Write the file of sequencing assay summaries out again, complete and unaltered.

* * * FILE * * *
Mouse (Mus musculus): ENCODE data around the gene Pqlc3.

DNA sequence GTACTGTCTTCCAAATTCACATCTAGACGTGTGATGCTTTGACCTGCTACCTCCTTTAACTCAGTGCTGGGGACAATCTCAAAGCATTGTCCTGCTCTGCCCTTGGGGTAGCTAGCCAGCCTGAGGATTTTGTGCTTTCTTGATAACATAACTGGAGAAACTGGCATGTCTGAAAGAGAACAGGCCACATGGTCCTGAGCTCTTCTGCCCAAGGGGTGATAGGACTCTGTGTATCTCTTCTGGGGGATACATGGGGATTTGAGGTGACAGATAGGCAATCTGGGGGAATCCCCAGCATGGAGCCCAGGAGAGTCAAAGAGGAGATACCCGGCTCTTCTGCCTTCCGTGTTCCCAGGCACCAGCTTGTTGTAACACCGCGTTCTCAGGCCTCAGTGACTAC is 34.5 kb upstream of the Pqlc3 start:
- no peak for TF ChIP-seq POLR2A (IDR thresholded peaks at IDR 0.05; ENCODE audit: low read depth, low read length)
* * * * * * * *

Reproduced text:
Mouse (Mus musculus): ENCODE data around the gene Pqlc3.

DNA sequence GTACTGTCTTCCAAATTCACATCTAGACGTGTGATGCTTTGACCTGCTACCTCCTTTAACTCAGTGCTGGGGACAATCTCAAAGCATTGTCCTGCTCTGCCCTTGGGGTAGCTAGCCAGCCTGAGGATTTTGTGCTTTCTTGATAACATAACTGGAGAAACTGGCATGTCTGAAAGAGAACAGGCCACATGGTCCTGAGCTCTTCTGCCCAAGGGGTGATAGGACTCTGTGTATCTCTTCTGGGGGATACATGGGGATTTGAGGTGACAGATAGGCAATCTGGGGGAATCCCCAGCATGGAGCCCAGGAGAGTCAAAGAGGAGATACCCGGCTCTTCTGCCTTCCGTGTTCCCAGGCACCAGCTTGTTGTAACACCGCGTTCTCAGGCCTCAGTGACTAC is 34.5 kb upstream of the Pqlc3 start:
- no peak for TF ChIP-seq POLR2A (IDR thresholded peaks at IDR 0.05; ENCODE audit: low read depth, low read length)